Types in C

Imagine you want to create a programming language that is capable to fully interoperate with the platform’s C implementation’s ABI for C. I.e., a language that can call any C function on any platform. What types do you need? How do they behave?

Quite a few, it turns out. More than I’d like.

Ftr, Hare is not such a language.

Integer types

C has integer types as follows:

Enumerated types have a few rules on with which integer type of char, the bit-precise integer types, and the signed and unsigned integer types other than bool it is compatible with and with which other enumerated types it is compatible with.

Other than that, only integer types declared by the standard library are compatible with other types of the listed ones. There are few guarantees: size_t is the same type as that resulting from the sizeof operator, which is any standard or extended unsigned integer type; int16_t is incompatible with _BitInt(16), even though their size and range is the same; memory_order is compatible with one of char, the bit-precise integer types, and the signed and unsigned integer types other than bool. intptr_t is not a bit-precise integer type, but could be a standard or extended signed integer type or char or an enumerated type.

If some type is specified to be compatible or even the same as some other specific type, your language need only define one of them. If the C implementation has freedom on which type some type is the same or compatible as, your language ought to provide names for both types. For example, you can get away with saying “instead of char16_t just use the equivalent of int_least16_t,” but you can’t say “instead of ptrdiff_t, just use isize or the like.”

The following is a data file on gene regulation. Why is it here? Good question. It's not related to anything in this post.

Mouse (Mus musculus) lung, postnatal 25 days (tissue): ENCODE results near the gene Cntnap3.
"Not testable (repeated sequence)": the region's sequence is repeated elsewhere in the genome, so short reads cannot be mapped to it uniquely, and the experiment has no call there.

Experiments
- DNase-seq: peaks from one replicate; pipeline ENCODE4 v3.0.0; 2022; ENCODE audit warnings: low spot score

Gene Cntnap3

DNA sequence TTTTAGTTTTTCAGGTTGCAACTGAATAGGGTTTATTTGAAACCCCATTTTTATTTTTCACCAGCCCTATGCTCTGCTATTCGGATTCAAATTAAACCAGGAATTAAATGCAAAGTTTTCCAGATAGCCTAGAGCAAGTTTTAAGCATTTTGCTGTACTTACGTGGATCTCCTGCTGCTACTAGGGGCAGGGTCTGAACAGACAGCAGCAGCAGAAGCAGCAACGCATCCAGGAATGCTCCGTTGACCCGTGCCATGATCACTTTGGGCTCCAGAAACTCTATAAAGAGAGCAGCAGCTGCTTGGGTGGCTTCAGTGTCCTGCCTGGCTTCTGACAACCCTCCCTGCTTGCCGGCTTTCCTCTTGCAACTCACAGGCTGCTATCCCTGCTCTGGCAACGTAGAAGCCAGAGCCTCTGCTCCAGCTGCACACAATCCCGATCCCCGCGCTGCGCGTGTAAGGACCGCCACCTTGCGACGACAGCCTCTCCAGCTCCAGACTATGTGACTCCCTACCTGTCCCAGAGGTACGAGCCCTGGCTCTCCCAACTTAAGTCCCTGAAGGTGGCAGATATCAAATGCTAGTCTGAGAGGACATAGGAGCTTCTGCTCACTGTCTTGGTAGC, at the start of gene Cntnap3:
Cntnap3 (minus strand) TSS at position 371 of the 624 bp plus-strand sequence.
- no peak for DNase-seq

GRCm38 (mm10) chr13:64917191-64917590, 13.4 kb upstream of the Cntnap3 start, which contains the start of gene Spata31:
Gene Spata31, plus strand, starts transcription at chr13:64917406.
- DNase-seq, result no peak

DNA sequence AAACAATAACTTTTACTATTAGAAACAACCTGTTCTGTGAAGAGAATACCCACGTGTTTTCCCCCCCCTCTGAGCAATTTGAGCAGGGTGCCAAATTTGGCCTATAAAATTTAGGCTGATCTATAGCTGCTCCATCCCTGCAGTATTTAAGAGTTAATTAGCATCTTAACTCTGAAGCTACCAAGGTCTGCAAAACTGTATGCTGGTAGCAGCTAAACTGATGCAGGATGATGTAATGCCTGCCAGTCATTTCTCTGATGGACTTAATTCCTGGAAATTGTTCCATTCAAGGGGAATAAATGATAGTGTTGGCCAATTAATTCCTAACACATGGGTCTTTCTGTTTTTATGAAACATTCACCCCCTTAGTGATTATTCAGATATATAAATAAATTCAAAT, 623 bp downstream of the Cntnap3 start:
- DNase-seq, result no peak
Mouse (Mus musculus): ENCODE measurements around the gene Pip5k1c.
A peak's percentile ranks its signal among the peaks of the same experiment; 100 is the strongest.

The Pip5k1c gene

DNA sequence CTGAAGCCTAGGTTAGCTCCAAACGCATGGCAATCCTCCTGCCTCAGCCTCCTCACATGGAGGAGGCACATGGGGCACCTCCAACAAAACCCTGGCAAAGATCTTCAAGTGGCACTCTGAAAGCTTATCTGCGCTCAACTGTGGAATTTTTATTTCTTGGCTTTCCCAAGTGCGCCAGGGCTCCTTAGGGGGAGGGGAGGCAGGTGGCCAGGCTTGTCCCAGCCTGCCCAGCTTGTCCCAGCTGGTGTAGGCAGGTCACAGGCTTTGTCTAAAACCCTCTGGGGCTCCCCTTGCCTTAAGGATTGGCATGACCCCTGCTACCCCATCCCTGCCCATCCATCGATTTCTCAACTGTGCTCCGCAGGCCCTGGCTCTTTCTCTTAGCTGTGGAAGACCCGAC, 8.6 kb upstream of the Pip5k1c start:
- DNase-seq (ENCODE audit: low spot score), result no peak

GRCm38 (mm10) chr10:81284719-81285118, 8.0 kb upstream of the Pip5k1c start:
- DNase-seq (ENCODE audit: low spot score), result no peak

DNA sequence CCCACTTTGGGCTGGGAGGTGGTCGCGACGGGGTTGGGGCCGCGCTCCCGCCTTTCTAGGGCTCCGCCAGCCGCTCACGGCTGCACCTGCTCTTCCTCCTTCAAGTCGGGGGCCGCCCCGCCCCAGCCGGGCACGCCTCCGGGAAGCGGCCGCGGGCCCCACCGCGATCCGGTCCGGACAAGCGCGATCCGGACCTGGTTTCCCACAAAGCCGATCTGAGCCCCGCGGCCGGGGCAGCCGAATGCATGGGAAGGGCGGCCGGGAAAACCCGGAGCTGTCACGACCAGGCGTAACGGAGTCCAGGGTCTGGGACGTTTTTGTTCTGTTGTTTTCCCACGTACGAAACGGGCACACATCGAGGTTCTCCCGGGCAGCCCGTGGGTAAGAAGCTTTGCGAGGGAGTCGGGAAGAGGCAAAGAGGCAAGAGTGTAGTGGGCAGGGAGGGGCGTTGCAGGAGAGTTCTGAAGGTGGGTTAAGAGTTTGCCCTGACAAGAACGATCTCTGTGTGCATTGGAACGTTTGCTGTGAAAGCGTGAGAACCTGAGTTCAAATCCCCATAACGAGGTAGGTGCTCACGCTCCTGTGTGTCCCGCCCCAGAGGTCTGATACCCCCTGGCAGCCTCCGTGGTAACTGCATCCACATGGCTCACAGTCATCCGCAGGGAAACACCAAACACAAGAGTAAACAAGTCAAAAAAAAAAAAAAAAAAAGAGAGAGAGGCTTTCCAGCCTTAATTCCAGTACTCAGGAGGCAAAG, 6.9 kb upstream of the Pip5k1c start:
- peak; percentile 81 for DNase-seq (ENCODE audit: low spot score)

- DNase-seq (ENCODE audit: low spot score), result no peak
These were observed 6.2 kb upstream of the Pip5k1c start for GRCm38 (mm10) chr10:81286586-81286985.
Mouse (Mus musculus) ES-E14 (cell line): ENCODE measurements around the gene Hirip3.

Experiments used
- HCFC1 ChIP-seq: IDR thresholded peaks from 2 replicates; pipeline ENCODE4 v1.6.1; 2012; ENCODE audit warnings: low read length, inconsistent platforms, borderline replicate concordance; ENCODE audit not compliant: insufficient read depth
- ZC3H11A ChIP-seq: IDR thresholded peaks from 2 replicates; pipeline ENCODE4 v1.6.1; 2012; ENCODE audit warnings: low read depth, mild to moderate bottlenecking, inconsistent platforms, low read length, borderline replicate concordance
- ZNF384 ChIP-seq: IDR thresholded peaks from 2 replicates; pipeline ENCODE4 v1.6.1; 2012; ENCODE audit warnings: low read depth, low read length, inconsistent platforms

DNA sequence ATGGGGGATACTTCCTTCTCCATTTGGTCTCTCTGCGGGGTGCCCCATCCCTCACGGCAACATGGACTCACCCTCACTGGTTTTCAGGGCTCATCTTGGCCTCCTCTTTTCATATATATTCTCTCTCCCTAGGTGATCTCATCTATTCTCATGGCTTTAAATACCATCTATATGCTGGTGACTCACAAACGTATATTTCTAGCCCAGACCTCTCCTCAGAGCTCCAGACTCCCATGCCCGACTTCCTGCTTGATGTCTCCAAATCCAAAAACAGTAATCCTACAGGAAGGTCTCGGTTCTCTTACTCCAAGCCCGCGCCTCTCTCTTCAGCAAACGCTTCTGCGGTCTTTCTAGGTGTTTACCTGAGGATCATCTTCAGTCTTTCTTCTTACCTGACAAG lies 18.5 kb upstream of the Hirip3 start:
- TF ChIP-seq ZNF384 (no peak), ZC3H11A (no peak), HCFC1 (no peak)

The integer types are represented as two’s complement. An unsigned integer type has padding bits and value bits, a signed integer type has those and a sign bit. Which bits correspond to which bits of a different type is not specified.

unsigned char uc = 1;
_BitInt(CHAR_BIT) bi;
memcpy(&bi, &c, 1);
bool b = true;
char c;
memcpy(&c, &b, 1);
printf("%d\n%d\n", bi, c);
 * Possible output:
 *    4
 *    -512

Floating types

There are a few less floating types than there are integer types. Which is nice, because floating types are more complicated than integer types. There are three standard floating types: float, double, and long double; each a sub-type of the next one.

TODO: talk about Annex F, G, H; complex types; everything

Struct types

Structs have a few rules attached to them:

Union types


Array types

Array types are easy, mostly. There are VLAs, of course. Functions with array parameters or return types won’t be able to be called from C.

Pointer types

Pointers to objects are iterators for arrays. Pointers to functions are the means to call functions. There are a few finer points to pointer types: Pointers have provenance. There is a special type, in C dubbed “pointer to void,” whose only operations are casts to and fro other object pointer types and integer types.

Function types


Atomic types


Qualified types